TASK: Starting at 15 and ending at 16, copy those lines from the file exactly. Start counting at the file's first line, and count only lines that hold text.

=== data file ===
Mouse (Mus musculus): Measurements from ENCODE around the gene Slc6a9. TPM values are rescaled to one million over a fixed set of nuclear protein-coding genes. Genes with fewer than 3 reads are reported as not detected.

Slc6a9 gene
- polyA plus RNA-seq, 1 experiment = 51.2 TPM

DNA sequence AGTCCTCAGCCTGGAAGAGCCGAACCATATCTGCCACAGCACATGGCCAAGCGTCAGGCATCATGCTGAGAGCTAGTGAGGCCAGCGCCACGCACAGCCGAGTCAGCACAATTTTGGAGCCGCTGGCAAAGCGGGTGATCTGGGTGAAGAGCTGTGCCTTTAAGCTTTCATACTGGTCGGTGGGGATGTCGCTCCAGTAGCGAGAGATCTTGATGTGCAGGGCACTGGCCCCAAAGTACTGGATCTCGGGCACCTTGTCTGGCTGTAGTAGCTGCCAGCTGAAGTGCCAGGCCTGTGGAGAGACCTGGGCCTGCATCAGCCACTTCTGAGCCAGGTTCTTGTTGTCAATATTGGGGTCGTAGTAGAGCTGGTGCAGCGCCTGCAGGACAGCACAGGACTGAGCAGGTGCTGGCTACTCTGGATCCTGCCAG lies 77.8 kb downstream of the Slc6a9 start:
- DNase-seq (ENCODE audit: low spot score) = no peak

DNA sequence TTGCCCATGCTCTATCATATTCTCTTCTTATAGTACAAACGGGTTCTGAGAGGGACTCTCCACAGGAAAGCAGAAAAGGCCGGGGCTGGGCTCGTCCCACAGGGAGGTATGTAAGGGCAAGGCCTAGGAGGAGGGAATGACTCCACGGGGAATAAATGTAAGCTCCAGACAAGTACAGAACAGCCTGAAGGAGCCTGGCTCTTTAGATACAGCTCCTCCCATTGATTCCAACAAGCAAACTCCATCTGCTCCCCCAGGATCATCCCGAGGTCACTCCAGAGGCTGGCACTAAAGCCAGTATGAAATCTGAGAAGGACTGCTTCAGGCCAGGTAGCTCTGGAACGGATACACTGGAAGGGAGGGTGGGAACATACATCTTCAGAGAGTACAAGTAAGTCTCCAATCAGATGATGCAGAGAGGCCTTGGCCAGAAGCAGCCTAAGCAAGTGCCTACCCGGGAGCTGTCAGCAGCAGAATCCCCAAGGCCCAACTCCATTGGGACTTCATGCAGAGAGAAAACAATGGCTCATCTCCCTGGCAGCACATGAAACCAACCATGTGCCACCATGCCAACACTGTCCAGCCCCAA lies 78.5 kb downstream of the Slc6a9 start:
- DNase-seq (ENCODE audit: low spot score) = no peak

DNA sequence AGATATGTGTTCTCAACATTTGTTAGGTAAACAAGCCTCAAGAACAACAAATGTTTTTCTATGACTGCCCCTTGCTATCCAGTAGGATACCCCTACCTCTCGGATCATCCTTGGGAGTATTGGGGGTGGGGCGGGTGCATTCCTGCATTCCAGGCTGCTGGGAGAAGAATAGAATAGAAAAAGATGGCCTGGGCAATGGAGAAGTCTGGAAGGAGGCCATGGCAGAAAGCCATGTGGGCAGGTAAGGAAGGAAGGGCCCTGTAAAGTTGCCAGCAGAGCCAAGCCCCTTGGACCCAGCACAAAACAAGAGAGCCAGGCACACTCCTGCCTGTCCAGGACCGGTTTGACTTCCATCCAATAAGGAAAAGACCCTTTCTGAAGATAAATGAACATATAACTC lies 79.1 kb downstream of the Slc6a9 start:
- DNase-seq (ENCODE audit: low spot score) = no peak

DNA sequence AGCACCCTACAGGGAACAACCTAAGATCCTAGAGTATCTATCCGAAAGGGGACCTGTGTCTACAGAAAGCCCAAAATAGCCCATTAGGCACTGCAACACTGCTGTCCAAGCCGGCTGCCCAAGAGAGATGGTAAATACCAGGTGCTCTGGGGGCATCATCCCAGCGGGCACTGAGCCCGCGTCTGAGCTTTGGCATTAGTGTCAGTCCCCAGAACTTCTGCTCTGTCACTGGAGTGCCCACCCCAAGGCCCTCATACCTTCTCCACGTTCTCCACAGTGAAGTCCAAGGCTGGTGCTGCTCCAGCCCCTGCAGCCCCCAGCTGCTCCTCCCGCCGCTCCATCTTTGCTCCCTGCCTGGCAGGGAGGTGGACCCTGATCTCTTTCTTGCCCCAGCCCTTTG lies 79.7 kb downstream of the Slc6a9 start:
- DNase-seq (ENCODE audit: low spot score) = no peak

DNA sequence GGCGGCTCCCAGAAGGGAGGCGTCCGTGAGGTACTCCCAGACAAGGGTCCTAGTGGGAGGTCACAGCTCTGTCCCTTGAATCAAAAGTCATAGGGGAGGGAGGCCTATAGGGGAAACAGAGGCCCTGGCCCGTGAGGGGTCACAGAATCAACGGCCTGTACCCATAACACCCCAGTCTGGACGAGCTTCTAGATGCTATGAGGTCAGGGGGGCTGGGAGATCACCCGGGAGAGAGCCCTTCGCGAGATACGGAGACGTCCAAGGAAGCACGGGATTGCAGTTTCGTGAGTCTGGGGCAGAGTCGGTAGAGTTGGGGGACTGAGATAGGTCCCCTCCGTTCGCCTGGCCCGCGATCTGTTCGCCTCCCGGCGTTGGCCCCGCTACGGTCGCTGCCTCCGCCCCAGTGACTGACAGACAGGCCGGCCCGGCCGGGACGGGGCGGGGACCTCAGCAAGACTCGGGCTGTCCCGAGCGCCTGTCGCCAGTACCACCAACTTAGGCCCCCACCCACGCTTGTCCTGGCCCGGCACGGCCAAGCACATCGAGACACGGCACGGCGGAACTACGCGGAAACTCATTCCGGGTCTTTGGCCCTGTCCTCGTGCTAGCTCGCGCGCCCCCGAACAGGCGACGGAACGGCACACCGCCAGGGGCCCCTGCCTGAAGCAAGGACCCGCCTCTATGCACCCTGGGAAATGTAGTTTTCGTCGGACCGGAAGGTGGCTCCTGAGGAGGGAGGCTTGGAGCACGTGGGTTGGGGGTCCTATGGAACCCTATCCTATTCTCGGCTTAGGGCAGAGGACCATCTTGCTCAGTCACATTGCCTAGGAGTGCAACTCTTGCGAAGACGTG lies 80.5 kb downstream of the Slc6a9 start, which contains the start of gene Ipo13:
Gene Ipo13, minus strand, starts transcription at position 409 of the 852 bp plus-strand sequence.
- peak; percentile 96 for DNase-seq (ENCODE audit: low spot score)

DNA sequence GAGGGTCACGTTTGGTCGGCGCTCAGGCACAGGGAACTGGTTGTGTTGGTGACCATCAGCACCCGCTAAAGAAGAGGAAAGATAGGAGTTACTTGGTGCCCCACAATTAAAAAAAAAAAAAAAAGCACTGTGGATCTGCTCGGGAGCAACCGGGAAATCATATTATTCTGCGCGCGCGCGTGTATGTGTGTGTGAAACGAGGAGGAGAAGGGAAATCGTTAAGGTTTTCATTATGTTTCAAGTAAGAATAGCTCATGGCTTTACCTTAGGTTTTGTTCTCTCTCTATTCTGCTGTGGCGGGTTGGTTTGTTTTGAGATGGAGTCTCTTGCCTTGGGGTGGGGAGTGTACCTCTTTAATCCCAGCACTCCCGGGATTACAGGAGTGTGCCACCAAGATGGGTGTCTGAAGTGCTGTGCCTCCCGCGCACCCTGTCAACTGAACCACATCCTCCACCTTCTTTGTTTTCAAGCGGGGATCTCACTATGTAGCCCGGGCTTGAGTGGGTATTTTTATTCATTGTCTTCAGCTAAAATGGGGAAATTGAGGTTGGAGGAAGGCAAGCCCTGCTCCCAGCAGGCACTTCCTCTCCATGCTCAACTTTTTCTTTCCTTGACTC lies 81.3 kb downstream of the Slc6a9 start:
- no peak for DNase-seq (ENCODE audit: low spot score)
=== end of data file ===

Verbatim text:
DNA sequence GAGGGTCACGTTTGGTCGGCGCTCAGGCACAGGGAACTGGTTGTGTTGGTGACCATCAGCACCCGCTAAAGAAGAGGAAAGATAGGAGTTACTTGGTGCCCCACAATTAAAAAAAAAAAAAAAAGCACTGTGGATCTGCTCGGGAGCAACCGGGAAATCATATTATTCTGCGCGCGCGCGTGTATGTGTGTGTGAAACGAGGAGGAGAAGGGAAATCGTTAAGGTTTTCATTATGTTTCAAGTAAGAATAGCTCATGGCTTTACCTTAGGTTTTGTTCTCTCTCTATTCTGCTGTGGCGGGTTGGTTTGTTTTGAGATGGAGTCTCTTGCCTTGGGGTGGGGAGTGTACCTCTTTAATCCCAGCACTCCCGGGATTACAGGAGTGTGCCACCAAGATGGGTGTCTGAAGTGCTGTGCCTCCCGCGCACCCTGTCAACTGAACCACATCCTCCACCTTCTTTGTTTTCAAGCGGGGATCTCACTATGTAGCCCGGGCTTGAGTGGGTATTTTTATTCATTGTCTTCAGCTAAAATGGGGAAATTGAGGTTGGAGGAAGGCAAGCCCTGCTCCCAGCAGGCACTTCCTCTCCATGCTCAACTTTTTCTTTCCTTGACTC lies 81.3 kb downstream of the Slc6a9 start:
- no peak for DNase-seq (ENCODE audit: low spot score)